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Jane Wyatt, "Sondra", stated that the deletion of the High Lama's speech about peace, during Robert's first meeting with Father Pero ( Sam Jaffe) was done so at the request of the US government because.of the films release in the looming shadows of WW2. Ms. Wyatt stated they wanted no views of world peace so that young men would be in the "bang, bang, bang" mode. (available on the movie's recovered sound track & pieced into the re-release with these corrections) Ms. Wyatt, during the administration of president Franklin Roosevelt, was requested by them to arrange the performance of the Bolshoi Ballet during the war. This resulted with her being blackballed during the Senator Joe McCarthy era castigation of American citizens, who were supposedly "Red" (Communists) and not "true" citizens.
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Columbia first handed over the tattered original film negative to the American Film Institute in 1970.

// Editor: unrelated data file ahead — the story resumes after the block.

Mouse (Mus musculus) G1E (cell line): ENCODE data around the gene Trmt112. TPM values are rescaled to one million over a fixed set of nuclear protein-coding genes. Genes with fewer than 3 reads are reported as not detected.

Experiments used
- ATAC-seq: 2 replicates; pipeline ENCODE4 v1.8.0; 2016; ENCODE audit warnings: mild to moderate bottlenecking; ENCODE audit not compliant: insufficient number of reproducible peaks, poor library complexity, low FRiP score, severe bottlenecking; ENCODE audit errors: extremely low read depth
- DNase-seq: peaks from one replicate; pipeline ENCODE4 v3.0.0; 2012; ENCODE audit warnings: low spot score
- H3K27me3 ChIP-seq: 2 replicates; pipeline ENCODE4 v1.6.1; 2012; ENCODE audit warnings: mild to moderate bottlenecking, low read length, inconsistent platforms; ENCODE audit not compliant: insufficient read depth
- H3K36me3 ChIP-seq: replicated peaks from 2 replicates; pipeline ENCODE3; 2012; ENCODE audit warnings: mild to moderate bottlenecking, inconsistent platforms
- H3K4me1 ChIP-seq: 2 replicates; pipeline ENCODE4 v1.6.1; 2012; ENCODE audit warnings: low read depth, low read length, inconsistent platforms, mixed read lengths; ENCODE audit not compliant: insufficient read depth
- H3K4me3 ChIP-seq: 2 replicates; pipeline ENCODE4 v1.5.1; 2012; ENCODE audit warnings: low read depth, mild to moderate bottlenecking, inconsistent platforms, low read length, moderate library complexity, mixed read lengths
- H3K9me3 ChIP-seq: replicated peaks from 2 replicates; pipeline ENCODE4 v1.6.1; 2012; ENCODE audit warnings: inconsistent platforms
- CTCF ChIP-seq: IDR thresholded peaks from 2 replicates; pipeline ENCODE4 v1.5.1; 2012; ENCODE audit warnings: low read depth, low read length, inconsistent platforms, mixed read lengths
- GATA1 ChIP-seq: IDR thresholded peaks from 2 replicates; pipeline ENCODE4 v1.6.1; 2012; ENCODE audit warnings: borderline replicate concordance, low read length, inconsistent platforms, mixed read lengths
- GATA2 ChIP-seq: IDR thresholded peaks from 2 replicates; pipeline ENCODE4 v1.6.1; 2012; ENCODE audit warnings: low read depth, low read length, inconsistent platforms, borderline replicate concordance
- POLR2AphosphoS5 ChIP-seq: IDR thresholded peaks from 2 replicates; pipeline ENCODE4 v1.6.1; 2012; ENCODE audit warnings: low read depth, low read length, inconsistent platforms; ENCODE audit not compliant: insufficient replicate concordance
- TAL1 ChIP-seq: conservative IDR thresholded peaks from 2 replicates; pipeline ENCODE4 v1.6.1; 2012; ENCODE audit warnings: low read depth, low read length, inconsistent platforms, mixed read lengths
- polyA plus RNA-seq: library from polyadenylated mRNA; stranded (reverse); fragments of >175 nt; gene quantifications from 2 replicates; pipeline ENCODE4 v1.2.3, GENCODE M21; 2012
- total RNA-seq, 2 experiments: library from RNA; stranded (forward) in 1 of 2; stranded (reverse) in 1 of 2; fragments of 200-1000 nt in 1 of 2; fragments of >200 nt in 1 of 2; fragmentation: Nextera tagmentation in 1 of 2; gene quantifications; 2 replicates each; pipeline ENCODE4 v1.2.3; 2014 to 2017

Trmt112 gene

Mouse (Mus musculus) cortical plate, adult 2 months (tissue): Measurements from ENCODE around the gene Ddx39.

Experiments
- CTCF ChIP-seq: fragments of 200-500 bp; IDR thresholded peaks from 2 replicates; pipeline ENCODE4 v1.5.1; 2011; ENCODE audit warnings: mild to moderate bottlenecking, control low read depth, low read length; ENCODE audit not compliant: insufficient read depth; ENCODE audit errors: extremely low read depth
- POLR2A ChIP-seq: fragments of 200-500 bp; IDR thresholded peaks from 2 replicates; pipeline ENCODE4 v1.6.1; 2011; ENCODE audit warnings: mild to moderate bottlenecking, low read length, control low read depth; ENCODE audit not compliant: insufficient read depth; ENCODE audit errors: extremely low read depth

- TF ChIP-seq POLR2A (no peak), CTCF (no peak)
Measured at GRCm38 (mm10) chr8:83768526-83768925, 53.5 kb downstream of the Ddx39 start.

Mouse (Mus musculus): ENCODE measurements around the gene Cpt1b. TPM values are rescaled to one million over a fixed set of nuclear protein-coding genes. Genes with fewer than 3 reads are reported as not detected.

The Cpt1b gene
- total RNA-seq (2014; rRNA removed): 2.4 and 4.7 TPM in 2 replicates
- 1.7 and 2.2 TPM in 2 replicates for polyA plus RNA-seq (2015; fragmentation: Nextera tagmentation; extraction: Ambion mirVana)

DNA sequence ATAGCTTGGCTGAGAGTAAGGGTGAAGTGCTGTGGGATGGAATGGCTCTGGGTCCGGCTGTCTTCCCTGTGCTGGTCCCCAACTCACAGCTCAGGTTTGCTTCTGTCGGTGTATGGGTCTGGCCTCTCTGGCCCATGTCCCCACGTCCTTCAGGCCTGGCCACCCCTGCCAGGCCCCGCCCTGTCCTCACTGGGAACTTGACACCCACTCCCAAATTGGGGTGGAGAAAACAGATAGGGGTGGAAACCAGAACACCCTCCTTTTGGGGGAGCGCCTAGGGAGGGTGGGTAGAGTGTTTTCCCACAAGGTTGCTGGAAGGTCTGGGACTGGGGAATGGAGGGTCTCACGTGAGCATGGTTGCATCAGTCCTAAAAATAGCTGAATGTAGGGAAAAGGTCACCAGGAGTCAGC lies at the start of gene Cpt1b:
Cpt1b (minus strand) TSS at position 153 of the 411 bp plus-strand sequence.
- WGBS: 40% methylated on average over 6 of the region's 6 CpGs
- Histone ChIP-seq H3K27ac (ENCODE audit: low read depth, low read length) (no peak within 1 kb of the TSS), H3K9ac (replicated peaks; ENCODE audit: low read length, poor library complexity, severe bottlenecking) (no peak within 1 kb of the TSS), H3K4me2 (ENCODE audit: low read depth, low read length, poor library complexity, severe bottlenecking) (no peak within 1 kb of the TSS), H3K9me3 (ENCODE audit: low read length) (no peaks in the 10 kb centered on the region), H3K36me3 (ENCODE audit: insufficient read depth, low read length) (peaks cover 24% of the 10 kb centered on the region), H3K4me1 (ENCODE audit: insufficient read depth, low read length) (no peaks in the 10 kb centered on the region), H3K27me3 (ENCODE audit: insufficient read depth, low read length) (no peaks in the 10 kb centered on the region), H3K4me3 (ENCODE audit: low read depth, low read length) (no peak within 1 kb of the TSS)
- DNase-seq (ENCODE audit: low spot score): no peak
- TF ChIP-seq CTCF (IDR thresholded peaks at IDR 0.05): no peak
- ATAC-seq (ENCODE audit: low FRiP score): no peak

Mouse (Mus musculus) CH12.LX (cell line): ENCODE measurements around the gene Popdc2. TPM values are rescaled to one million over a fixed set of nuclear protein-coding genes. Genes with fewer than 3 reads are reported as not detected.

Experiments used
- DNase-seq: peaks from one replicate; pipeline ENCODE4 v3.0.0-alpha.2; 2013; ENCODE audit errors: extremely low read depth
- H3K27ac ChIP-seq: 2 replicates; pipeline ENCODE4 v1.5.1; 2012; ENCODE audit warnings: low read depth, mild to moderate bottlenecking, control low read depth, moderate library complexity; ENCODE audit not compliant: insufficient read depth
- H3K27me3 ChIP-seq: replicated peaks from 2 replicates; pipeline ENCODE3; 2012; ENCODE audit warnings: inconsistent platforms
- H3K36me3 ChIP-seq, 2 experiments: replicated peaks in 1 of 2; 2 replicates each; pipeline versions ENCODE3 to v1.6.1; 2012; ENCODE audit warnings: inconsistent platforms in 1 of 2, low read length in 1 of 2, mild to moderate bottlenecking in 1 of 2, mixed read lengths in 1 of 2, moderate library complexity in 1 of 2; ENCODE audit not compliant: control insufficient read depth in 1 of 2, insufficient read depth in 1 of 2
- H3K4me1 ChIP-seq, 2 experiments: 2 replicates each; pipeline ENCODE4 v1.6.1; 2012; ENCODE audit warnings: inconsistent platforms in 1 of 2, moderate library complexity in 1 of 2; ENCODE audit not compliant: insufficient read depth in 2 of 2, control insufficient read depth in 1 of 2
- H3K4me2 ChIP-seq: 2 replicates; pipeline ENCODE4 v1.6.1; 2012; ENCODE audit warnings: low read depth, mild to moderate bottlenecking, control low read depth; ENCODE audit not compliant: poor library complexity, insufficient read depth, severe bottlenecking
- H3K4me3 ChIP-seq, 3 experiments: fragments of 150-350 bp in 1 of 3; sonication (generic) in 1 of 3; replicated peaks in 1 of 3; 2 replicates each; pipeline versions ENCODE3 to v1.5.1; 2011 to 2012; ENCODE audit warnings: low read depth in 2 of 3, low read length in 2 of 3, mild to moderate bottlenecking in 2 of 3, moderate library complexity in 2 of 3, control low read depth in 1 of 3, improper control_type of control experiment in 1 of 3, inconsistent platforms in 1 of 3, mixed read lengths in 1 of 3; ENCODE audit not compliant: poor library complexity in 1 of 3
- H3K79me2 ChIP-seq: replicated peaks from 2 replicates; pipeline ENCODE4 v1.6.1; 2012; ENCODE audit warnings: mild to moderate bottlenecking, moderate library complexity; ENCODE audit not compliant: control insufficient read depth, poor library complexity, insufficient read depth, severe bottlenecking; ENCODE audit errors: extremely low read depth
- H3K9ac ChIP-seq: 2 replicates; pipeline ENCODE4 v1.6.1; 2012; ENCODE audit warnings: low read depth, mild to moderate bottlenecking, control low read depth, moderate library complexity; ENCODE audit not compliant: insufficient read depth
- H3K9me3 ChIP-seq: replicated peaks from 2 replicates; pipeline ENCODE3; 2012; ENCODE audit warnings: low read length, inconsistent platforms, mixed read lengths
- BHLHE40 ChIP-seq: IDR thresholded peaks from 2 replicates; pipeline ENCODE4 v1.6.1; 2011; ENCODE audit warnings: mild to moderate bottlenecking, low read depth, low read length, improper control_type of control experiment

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John Howard was tested for his part two days before production began. David Niven and Louis Hayward had both already tested for the role.
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Studio head Harry Cohn didn't like Sam Jaffe's performance as the High Lama and insisted that Capra shoot it with another actor. Capra had to submit to this request and a test with Walter Connolly was made, with Cohn even insisting on an expensive new set being built specially for it. Despite loading the dice in Connolly's favor, the consensus was that his test wasn't anywhere near as good. So Jaffe won the part back, though he still had to re-shoot all his scenes as they were deemed to be far too lengthy and wordy.
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After initial reservations about Frank Capra's method of directing, Ronald Colman would eventually come to rely on him and the two would experiment with improvisations.
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The characters portrayed by Jane Wyatt (Sondra) and Edward Everett Horton (Lovett) do not appear in James Hilton's novel but were added to the screenplay for romantic interest and comic relief.